This is our record, First Church. If we want to keep this record going strong, we have to reach for the highest standards to make this happen! If we give little, we can expect little in return. If we give greatly, we will see the return of greatness shine forth around you! Now is our time to say, “YES” to generous giving!


Fourth, Paul stresses the necessity of putting fine feelings into fine action. Paul knew that feelings not turned into action become a “pity” for the heart. They are fine desires which never find themselves lived out into fine deeds. The tragedy of life so often is not that we have no high impulses, but that we fail to turn them into actions. How often have you and I resembled this situation? Fortunately, we are living in the right time to change this.

Several years ago, Susan and I made the best decision of our church giving lives. We decided to have our pledge directly deposited into the church’s treasury. Every two weeks there was an automatic transfer of funds at the time we were paid. The church received our first gift every paycheck. In time, we have changed this slightly. Now, we have our pledge withheld. Whether direct deposit, automatic transfer of funds to the church, stock options, or other automatic means of giving, I highly recommend you do this form of giving. It takes the guesswork out of wondering how and when you can give. For the church it means we don’t have to chase you around and send you reminder letters throughout the year. This year, 19% of our giving comes to automatically. In 2007, let’s set an ambitious goal of 60%. That means that 3 out of 5 of you, rather than 1 of 5 will give automatically in 2007. Our Business Manager, Sharon Leidheiser will gladly help you set this up - today or in the weeks to come. Take your fine feelings and make them simple and direct actions through automatic giving in 2007.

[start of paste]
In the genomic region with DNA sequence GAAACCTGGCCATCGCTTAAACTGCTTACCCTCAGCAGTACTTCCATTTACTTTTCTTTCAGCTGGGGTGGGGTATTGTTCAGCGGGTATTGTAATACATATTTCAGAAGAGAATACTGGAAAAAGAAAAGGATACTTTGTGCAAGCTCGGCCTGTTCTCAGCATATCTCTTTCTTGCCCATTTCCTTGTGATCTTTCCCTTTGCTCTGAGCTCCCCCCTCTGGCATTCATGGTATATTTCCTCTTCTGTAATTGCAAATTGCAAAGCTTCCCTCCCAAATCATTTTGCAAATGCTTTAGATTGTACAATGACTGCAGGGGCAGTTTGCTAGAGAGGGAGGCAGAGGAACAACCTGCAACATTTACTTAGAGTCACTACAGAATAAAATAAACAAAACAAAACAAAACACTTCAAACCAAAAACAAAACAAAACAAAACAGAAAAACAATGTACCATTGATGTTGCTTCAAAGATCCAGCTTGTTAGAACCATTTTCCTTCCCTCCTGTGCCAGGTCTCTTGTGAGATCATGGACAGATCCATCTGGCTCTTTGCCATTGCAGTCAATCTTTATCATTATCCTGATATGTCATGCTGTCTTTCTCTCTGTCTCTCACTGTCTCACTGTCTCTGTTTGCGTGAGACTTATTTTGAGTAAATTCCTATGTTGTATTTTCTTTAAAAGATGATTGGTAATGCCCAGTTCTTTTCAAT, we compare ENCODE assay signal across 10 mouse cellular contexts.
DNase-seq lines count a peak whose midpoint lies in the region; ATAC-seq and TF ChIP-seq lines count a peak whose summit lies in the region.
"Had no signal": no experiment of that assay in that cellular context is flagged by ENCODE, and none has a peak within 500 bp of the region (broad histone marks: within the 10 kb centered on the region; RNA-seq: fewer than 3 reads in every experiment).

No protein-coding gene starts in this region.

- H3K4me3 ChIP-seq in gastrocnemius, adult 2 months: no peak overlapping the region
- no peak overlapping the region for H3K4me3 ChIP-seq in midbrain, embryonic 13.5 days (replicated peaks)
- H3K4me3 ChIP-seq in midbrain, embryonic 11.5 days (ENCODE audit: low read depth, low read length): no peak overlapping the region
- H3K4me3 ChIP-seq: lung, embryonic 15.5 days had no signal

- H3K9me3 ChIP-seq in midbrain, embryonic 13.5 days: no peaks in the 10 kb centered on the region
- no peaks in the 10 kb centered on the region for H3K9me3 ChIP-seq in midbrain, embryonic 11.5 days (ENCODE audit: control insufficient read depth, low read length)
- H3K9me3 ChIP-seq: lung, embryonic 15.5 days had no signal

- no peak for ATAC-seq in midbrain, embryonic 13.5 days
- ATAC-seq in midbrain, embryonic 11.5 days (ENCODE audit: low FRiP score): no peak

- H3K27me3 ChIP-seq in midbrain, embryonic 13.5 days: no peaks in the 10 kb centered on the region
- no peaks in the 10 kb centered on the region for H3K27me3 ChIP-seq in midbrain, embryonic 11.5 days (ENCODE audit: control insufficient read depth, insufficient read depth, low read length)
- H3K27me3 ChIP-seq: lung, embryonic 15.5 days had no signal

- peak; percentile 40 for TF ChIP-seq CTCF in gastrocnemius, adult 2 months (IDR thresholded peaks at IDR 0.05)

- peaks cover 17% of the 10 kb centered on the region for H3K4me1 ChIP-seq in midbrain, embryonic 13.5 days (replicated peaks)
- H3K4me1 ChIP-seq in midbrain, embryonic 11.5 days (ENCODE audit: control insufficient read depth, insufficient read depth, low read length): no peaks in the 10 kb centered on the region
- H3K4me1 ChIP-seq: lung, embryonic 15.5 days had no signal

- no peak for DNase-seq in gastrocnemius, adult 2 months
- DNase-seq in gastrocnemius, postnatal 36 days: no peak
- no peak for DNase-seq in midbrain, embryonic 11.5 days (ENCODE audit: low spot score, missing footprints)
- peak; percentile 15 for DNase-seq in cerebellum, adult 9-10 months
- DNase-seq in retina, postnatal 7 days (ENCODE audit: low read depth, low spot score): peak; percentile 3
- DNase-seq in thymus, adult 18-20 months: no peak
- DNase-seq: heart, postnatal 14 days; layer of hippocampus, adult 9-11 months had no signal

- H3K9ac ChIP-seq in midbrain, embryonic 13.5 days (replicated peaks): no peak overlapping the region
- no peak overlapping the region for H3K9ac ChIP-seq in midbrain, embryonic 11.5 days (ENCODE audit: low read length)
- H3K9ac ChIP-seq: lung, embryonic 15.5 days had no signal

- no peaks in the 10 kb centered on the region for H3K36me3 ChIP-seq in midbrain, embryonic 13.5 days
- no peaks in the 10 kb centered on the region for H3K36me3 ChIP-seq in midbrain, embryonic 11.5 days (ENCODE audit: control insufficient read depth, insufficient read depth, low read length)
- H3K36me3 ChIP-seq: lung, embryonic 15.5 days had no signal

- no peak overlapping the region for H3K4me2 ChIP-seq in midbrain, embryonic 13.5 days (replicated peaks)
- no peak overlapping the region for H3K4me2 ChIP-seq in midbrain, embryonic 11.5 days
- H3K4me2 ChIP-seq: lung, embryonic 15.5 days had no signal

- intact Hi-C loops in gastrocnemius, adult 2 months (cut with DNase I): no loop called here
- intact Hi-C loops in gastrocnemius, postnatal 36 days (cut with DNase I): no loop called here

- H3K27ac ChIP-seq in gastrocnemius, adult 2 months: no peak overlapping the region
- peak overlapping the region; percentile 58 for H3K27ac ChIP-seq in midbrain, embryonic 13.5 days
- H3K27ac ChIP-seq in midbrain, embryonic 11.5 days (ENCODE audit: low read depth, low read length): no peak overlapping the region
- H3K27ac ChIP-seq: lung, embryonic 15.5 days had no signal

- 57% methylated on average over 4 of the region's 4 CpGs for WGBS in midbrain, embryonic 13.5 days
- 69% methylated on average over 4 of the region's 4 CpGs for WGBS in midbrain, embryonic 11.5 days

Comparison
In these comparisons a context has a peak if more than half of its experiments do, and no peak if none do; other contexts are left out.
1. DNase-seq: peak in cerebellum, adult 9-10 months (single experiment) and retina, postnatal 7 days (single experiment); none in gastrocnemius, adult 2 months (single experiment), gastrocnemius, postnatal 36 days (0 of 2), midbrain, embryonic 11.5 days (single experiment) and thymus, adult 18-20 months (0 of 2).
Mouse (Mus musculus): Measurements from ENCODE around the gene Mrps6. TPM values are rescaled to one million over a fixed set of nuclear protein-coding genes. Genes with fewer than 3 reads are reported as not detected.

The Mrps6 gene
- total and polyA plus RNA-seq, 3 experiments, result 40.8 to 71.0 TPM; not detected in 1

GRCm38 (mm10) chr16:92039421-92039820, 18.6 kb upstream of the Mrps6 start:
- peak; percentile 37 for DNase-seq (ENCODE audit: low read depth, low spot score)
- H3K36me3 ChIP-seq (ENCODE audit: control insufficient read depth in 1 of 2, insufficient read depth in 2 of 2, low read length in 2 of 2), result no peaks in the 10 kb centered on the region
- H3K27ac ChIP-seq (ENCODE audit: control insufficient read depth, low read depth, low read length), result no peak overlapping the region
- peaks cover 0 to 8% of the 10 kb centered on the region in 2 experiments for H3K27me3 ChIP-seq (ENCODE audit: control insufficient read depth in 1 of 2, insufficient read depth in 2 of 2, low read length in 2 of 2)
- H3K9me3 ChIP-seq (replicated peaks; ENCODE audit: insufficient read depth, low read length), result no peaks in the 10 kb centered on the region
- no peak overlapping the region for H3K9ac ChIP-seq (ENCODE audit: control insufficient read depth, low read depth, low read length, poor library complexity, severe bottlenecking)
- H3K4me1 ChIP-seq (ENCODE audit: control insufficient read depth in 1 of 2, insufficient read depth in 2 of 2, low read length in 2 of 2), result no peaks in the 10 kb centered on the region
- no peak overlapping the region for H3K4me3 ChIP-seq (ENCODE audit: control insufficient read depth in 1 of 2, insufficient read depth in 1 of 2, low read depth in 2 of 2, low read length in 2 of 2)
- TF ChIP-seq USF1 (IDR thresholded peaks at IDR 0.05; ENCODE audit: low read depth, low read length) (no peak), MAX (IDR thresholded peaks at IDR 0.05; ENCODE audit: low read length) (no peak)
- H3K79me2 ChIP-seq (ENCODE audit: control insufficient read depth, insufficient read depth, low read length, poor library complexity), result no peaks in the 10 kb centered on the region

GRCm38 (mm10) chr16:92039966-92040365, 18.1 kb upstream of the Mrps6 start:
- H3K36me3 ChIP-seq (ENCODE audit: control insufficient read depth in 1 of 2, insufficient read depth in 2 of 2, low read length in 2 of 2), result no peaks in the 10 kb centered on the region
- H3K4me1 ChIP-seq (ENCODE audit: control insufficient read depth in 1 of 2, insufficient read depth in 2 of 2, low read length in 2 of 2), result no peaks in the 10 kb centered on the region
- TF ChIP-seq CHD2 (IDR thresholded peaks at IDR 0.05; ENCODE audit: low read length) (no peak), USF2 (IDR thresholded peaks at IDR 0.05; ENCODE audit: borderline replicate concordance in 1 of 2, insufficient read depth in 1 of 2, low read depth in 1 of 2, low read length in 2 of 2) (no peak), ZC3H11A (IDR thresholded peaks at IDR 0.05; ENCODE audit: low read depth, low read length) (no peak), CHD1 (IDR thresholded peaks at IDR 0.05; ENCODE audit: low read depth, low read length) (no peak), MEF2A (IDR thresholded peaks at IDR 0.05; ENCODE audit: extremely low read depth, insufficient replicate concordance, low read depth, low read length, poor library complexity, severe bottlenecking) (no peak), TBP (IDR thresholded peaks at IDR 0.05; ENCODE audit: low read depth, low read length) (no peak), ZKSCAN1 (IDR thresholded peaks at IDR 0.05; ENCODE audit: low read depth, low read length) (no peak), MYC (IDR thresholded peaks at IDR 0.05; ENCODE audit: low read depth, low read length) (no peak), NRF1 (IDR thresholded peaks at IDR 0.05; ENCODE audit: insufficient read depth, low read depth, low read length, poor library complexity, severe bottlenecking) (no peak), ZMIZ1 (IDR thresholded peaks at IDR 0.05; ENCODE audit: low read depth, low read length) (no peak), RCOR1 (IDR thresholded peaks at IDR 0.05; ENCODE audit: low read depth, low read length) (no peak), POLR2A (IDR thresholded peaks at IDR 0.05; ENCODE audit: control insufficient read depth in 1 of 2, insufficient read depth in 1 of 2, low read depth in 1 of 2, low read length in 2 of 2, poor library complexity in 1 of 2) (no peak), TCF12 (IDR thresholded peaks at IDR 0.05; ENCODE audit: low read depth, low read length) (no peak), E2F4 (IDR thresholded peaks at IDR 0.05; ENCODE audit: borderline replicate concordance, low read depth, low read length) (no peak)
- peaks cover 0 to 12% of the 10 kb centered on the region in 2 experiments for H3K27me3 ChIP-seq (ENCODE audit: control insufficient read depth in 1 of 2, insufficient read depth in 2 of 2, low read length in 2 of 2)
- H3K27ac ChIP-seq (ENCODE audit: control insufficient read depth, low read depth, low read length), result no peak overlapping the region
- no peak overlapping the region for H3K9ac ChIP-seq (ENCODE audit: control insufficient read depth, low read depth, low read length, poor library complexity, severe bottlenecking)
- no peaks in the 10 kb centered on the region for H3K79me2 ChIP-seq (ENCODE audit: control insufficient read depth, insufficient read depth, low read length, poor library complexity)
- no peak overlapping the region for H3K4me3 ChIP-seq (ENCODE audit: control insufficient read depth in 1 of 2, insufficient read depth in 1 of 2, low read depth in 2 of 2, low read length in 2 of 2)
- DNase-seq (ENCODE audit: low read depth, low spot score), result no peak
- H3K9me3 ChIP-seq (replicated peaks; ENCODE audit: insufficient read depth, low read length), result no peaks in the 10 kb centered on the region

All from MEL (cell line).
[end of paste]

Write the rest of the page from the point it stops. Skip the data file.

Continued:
Finally, Paul reminds the Corinthians that life has a strange way of evening things up. Life is measured to us the same we measure it to others. Life has a way of repaying us for what we do. If we give sparingly and with a sparing spirit, we will receive sparingly. If we give generously, we will receive generously. Life repays bounty with bounty. I saw this lesson lived out a few weeks ago by my daughter Sarah. As she was selling the Buckeye necklaces that she had made in August to raise money for the Beyer’s lot to our westside, a poor man had found me to ask for money. I had nothing to give him, so I approached Sarah to see if she would be willing to share $10.00 for this man. Sarah smiled and reached into her money and brought out $20.00. She told him to enjoy the food he bought with the funds. Sarah already understands that bountiful sowing of seeds of love and grace will reap bountiful seeds of love and grace.

Remember Paul’s teachings in II Corinthians and - follow the great examples of others in your giving, follow the great example of our Savior Jesus Christ, follow the example of our church’s own record of witness and generosity, put your fine feelings into fine actions, and remember that by being a great giver, God shows us the way of evening things up!

Next week, 10/29, we will gather at 10:00am to glorify God and leap to new heights in our giving. Remember to turn your clocks back one hour Saturday night. Remember also to plan to stay for a glorious brunch in parish hall. An anonymous donor stepped forward this week with $1,000 to help cover the costs of the luncheon. Someone has already taken the leap of faith! Next Sunday, join the rest of our “Someones” who will write the check for the future of this great church! Come leap to new heights in our giving! Amen.

Copyright 2006, The First Congregational Church